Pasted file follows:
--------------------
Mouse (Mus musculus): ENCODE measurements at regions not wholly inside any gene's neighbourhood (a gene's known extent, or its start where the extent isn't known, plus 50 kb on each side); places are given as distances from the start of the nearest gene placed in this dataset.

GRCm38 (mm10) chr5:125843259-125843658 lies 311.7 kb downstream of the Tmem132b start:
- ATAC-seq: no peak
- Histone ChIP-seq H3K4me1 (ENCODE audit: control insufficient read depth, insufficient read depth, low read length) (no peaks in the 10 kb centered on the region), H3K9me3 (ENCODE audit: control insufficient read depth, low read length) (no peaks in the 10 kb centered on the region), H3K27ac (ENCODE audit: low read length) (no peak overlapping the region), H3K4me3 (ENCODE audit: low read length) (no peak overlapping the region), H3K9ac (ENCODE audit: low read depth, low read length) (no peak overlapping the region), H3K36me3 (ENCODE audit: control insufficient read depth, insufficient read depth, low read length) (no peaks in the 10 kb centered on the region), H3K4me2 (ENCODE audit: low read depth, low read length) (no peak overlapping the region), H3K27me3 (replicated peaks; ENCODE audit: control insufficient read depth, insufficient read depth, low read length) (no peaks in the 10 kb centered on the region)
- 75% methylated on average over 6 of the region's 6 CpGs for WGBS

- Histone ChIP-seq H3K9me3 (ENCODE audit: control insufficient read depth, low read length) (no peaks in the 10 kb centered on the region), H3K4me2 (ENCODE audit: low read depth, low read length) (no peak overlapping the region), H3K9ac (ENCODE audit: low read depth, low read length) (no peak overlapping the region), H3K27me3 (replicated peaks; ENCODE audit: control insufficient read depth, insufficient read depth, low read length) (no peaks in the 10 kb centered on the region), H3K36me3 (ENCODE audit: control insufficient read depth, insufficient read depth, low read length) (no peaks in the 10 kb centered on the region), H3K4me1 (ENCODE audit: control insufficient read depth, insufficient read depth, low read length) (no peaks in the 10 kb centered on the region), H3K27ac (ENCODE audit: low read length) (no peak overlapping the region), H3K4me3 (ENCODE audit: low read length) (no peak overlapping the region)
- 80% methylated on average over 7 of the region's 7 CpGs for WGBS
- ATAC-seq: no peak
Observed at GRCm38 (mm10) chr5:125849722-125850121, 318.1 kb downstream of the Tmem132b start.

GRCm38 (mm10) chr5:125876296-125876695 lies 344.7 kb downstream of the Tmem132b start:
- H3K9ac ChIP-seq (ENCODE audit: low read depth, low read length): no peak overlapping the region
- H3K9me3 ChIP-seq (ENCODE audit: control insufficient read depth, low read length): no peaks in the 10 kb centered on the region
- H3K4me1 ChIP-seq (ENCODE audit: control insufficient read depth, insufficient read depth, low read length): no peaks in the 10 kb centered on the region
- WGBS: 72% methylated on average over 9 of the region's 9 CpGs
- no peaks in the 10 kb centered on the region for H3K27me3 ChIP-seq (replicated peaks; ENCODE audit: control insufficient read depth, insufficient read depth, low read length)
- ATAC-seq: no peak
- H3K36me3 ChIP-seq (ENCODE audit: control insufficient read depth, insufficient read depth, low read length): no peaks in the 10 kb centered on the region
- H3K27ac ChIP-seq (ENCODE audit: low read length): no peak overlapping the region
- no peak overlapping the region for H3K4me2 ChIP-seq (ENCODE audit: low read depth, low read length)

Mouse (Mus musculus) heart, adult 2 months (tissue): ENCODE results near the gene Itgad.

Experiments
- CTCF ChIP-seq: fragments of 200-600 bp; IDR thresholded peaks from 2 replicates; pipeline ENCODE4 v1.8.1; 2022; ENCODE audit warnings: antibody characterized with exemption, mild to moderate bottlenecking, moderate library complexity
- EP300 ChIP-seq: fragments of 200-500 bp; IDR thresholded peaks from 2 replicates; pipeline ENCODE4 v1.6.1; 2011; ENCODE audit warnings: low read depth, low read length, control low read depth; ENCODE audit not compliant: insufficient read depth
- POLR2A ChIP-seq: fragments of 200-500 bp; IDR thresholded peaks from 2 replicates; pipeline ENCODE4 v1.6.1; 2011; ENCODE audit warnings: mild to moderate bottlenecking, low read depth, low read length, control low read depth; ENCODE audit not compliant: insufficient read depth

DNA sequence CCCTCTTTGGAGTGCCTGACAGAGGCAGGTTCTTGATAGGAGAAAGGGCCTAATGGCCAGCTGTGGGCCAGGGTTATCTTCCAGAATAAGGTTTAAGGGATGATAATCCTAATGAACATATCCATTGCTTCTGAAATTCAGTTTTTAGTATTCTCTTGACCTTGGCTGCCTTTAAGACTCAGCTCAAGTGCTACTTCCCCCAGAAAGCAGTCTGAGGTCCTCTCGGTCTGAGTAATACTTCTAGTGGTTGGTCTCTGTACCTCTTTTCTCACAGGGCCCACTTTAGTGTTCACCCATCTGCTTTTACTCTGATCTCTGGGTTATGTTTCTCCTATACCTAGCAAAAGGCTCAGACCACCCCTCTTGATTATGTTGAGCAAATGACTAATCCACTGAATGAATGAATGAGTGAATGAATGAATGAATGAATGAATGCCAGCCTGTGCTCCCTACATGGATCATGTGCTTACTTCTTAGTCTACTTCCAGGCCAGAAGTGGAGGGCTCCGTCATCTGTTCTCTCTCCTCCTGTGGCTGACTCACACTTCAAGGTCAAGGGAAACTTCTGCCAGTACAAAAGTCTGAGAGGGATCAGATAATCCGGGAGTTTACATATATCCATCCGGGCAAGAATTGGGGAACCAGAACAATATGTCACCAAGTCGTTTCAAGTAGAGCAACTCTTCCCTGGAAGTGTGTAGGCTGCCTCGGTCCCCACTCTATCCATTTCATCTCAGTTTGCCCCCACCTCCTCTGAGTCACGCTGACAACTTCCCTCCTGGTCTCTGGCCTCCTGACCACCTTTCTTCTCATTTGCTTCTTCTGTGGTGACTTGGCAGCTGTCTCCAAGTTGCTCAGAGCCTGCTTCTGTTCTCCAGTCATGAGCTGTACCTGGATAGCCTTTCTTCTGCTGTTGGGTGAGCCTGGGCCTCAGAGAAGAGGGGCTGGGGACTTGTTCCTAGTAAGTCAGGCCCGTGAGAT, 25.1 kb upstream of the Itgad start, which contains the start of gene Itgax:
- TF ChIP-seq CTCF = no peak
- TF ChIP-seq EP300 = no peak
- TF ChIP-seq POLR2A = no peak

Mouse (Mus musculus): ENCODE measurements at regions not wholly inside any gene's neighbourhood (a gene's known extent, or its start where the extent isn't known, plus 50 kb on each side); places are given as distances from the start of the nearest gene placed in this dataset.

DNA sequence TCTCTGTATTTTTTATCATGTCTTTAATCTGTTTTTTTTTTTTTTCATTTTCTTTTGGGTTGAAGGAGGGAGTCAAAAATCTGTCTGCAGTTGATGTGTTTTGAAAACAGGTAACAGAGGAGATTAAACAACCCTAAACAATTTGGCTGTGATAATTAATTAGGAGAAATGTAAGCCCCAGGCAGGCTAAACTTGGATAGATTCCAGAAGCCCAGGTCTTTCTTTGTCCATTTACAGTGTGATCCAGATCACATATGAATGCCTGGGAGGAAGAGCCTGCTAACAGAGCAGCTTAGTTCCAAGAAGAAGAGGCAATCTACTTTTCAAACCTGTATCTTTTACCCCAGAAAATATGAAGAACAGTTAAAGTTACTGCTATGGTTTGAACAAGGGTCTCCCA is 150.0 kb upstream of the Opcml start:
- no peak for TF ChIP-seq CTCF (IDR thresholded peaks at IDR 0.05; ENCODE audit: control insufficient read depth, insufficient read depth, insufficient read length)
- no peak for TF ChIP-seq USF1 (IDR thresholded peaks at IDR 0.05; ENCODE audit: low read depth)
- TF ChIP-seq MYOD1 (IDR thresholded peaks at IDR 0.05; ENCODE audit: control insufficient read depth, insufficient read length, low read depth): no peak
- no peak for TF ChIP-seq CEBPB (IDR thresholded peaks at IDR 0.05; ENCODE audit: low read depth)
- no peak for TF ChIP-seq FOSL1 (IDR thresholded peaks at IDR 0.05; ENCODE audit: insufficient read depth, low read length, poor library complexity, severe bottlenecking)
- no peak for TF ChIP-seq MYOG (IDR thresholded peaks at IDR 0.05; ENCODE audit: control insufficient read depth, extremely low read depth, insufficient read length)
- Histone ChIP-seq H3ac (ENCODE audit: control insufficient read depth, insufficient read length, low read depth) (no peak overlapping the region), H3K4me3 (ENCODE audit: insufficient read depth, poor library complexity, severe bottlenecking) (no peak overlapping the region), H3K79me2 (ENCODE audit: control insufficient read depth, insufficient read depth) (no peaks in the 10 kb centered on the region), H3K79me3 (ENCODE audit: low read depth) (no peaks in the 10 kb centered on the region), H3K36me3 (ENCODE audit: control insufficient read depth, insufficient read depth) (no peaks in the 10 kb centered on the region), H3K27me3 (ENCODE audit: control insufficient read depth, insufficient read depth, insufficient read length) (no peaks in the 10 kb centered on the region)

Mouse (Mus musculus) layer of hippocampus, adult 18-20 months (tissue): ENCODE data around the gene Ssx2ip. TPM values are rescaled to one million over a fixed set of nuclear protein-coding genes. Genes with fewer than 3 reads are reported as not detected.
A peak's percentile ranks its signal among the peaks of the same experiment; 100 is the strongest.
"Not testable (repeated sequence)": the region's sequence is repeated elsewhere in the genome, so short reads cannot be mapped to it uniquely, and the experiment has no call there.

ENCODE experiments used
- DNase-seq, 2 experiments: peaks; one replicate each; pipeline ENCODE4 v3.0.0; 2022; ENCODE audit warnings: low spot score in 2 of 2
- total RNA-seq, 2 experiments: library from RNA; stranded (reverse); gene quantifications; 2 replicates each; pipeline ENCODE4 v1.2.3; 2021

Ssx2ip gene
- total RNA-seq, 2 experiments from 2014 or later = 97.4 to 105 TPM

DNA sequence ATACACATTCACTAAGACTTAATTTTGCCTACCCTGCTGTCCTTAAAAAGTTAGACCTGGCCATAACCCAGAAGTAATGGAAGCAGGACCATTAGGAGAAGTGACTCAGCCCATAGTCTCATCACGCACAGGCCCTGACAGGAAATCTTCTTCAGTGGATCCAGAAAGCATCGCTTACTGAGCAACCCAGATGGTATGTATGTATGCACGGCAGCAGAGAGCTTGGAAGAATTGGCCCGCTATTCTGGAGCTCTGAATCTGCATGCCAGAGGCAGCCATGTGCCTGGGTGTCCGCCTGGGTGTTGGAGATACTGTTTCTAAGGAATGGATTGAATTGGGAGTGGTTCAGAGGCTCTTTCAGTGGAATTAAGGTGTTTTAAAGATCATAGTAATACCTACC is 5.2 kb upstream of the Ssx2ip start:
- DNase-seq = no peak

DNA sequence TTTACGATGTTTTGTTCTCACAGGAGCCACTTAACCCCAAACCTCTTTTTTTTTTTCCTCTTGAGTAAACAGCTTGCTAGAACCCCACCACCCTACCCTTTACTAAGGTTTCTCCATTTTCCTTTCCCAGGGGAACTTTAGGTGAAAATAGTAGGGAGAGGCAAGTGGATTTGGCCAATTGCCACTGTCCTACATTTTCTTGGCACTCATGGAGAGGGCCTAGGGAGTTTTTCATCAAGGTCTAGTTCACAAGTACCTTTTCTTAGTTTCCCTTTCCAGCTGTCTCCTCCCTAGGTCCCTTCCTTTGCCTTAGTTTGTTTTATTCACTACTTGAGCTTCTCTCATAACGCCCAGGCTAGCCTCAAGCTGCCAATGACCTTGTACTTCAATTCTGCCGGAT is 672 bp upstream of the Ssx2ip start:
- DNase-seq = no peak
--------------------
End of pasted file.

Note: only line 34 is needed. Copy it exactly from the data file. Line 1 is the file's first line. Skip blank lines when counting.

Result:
- no peak for TF ChIP-seq CEBPB (IDR thresholded peaks at IDR 0.05; ENCODE audit: low read depth)